How does rising atmospheric CO2 affect marine organisms?

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Western North Pacific Tropical Cyclones
Lu, Q-z., Hu, B-h., Wang, J. and Zhang, Y. 2008. Impact of large-scale circulation on the interdecadal variations of the western North Pacific tropical cyclone. Journal of Tropical Meteorology 14: 1006-8775(2008) 01-0081-04.

The authors write that "the tropical cyclone (TC) is one of the most destructive natural disasters that cause loss of lives and enormous property damages around the world," adding that "the western North Pacific (WNP) is an area where typhoon activity is the most frequent and strongest and China is one of the countries that seriously suffered from typhoons in this area."

What was done
Using the latest TC data -- "those in the yearbooks of TC of the WNP from 1960 to 2005" -- Lu et al. analyzed the interdecadal variation of WNP TCs and the large-scale circulation factors affecting them.

What was learned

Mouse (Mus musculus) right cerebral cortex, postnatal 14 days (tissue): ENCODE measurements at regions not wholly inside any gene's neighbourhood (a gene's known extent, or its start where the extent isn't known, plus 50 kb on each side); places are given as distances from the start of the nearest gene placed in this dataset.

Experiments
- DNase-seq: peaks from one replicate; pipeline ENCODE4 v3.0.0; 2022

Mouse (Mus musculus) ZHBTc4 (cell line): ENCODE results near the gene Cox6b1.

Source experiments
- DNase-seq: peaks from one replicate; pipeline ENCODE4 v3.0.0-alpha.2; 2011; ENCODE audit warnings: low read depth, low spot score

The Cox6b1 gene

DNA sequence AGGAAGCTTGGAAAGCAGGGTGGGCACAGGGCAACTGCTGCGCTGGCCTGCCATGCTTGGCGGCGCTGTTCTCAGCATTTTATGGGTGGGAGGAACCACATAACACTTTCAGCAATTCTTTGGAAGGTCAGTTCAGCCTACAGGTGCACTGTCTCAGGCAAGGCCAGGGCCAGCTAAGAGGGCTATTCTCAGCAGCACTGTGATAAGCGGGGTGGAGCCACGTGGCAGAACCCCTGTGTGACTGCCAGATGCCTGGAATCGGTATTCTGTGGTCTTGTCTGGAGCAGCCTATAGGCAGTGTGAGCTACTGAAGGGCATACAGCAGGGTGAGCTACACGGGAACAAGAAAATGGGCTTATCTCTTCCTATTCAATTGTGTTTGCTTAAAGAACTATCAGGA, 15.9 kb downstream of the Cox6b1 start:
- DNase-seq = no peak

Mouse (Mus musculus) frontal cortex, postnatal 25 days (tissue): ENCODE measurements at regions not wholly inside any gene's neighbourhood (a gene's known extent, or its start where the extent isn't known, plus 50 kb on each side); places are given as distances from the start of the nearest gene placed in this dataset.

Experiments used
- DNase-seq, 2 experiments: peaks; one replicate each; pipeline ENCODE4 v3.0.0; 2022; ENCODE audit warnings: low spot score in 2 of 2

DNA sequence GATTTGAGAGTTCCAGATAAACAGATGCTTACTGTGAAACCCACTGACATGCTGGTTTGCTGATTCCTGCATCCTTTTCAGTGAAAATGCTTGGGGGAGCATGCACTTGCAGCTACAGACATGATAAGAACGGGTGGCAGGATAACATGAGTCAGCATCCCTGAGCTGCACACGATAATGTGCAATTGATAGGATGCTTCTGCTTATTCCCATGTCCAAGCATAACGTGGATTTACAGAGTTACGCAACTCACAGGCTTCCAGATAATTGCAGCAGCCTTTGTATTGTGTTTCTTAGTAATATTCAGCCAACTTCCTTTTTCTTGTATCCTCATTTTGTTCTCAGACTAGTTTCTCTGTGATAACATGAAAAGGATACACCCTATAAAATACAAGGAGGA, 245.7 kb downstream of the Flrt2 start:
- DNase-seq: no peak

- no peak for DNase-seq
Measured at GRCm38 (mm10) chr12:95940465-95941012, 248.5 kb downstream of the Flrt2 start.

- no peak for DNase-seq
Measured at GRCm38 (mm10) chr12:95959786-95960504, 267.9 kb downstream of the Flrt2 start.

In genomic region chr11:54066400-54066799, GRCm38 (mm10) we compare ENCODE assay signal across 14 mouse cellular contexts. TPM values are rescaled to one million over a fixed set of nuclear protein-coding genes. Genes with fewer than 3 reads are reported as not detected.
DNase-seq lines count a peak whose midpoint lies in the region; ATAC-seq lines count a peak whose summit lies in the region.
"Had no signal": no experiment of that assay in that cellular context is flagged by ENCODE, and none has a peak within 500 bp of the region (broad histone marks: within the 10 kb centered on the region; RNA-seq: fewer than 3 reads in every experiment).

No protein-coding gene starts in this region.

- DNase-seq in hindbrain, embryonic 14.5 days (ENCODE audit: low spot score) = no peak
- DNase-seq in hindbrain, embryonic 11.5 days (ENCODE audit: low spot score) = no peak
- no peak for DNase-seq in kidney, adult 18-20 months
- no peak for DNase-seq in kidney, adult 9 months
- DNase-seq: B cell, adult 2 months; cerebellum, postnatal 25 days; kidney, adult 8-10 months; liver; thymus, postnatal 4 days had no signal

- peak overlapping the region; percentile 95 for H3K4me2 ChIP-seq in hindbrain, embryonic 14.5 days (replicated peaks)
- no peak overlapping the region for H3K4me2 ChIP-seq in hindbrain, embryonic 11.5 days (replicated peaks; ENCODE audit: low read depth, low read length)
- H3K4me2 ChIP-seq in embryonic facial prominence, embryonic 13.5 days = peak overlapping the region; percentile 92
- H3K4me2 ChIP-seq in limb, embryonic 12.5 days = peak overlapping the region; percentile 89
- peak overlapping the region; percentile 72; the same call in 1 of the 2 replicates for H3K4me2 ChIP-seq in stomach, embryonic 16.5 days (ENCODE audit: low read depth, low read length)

The figure below illustrates the temporal variation of WNP TC frequency derived by the four scientists, who note that "the time period from 1960 to 2005 has two high frequency periods (HFP) and two low frequency periods (LFP)." They further note, in this regard, that "in HFP, the conditions include higher sea surface temperature, lower sea level pressure, larger divergence of upper air, larger relative vorticity of low level and smaller vertical shear," while "it is otherwise true with the LFP."

Tropical cyclone frequency vs. year. Blue line represent five-year running means, while the red line is a fifth-order polynomial that has been fit to the data points. Adapted from Lu et al. (2008).

What it means
Although relatively higher sea surface temperatures lead to relatively more WNP TCs in terms of the periodicity evident in the authors' data, it is clear that the longer-term global warming experienced by the earth has been accompanied by a longer-term decline in WNP TC frequency. Would this thus be a positive consequence of global warming???

Reviewed 20 May 2009